Also this presents an oversimplified version of the choice in question. It pretends that the choices are limited to belief or disbelief, as if there is only a single conception of “god”. There have been thousands of religions and tens of thousands of gods. A great many of them are jealous and demanding gods who require complete and exactly proper shows of devotion and who punish failure with grisly (and often eternal) punishments. How is one to choose which god, goddess etc to worship? The simple truth of the matter is that if the god hypothesis is true there is still not enough reliable information out there to make your “coin flip” a sure thing. As Homer Simpson famously put it:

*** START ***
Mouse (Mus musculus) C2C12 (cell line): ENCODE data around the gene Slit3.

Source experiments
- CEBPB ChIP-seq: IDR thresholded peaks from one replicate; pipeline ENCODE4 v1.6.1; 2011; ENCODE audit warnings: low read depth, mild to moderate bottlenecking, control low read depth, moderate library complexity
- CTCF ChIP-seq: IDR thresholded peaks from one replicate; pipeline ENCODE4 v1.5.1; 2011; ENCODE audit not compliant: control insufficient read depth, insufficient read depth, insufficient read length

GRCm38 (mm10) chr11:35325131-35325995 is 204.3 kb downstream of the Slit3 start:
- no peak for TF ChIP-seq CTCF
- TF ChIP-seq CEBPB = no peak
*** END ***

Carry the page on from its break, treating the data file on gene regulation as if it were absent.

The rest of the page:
“What if we picked the wrong religion? Every week we’re just making God madder and madder.”

Taken into account these simple facts make it no safer to be a professed believer in ANY one faith than to be a disbeliever in all of them. Yes you may believe in Yahweh with all your heart but what if Olympus is watching? You’re already signed over your afterlife to eternity in Tartarus. Also when you note that even Jesus himself did not preach of an eternally torturing hell, only a permanent death for the unrighteous, and that the idea of an eternal “Hell” is a later addition to one specific mythology, the whole absurdity of Pascal’s Wager truly reveals itself.